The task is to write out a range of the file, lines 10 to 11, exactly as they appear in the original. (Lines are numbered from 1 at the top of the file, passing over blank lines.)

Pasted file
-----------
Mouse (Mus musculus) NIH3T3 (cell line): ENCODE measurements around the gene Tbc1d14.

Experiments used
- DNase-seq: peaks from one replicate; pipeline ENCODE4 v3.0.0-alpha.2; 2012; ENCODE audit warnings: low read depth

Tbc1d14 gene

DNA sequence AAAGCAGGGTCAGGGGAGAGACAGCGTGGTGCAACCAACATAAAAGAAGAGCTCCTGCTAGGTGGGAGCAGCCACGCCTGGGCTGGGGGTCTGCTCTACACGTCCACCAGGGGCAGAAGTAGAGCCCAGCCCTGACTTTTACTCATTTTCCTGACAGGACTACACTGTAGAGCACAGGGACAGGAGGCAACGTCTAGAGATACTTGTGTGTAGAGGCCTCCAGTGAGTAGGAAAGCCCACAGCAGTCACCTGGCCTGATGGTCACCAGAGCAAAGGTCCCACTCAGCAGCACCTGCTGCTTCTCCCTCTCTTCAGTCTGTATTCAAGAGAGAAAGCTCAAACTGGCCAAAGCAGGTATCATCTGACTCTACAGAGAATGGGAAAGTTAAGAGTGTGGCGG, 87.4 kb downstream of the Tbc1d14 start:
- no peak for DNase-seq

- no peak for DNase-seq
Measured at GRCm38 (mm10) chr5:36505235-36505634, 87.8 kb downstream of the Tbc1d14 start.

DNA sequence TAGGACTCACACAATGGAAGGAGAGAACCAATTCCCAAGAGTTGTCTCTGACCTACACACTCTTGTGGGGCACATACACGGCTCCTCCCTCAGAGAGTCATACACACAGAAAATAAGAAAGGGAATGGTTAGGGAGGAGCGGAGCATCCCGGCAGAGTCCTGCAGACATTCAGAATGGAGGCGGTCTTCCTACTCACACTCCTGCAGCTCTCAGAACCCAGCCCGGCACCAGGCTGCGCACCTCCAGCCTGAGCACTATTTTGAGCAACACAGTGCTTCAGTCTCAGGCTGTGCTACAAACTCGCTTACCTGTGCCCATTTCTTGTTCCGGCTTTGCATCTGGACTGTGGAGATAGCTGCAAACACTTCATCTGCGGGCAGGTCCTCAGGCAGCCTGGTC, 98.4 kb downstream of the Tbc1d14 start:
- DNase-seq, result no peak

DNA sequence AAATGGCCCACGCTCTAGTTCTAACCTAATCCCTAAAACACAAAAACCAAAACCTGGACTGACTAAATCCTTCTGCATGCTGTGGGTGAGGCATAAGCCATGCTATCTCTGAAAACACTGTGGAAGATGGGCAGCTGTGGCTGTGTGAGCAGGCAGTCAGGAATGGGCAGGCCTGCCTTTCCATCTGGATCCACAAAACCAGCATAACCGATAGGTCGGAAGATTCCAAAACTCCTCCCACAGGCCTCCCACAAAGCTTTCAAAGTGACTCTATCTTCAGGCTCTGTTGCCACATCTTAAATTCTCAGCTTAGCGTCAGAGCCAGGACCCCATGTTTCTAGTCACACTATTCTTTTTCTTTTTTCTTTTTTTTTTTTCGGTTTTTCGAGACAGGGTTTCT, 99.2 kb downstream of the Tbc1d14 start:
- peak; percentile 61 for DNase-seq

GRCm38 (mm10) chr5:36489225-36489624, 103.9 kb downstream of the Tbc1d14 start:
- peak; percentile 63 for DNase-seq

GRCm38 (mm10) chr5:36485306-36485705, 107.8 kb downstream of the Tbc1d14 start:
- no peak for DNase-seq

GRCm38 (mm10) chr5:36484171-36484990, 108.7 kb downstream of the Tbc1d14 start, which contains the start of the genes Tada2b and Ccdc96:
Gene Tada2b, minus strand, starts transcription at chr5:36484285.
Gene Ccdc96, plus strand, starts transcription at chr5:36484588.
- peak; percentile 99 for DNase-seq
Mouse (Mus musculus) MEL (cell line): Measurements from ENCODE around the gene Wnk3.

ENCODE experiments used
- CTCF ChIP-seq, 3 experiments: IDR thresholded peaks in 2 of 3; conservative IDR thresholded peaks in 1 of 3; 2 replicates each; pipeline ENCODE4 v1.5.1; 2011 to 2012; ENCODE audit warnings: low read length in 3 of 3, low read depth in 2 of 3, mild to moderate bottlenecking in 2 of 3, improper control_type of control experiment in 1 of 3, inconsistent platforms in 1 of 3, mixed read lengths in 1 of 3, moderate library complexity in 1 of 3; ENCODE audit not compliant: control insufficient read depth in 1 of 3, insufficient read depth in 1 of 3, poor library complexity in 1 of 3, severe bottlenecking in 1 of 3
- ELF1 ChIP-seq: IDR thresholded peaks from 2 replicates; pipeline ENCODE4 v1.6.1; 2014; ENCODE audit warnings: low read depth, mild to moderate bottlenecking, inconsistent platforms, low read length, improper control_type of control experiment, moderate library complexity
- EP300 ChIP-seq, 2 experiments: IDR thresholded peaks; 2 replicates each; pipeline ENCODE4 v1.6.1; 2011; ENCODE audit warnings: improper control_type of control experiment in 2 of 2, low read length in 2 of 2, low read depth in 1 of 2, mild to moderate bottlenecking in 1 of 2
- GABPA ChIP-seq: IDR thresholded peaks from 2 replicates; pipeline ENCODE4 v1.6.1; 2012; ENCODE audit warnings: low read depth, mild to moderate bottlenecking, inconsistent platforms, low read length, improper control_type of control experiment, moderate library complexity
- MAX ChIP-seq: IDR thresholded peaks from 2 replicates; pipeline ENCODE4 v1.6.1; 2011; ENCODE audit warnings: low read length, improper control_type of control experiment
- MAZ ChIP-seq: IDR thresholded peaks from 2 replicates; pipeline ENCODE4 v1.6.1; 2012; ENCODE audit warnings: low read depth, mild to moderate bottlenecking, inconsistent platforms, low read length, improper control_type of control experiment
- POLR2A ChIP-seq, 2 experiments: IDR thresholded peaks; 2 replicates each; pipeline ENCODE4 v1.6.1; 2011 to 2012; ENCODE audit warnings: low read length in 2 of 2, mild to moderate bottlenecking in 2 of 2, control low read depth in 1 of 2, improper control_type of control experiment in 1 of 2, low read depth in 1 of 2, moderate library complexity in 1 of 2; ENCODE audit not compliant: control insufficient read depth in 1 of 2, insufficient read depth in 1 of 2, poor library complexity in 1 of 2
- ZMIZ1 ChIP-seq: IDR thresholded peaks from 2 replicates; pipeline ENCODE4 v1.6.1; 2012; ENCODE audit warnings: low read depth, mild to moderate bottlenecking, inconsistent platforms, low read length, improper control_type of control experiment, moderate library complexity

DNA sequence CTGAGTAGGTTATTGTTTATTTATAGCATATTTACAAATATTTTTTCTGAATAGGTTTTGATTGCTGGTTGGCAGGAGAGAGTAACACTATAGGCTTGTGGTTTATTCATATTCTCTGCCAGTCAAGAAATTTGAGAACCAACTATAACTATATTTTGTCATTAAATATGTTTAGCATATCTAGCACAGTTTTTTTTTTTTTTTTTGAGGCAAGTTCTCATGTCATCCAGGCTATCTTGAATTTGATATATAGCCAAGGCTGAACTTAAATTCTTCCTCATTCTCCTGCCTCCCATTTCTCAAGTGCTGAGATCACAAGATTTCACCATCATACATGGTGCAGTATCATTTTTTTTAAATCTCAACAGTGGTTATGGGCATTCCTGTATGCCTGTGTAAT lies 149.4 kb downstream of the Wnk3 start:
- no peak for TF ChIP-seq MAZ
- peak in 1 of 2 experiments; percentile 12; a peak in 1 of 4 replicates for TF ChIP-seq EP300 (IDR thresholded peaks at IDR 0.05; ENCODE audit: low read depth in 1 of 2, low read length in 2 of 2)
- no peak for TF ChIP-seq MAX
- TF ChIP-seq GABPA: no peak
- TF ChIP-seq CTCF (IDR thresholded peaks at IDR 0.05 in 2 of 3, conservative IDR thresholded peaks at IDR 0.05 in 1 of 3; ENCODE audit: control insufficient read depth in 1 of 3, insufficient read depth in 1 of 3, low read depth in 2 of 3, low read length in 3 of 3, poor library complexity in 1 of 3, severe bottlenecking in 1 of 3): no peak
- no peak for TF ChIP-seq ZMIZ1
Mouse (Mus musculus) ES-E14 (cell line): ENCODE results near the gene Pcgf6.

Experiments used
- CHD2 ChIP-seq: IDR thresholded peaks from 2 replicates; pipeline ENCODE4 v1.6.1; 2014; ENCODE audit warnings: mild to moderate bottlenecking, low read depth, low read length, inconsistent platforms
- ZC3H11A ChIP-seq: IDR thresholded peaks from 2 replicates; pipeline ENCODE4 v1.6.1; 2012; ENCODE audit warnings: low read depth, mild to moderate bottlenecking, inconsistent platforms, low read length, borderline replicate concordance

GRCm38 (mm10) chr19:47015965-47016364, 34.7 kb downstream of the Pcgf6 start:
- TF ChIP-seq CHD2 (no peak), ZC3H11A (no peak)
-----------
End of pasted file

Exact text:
- DNase-seq, result no peak

DNA sequence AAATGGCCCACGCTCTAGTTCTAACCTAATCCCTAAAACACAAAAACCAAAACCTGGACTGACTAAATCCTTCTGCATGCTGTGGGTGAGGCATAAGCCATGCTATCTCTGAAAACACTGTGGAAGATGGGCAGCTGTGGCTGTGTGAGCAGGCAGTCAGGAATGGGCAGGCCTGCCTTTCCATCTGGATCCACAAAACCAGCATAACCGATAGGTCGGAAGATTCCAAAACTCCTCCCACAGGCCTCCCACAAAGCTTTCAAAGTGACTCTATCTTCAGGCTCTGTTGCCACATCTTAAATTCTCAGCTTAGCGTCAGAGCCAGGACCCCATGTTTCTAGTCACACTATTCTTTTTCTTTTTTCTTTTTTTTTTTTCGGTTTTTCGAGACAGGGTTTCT, 99.2 kb downstream of the Tbc1d14 start: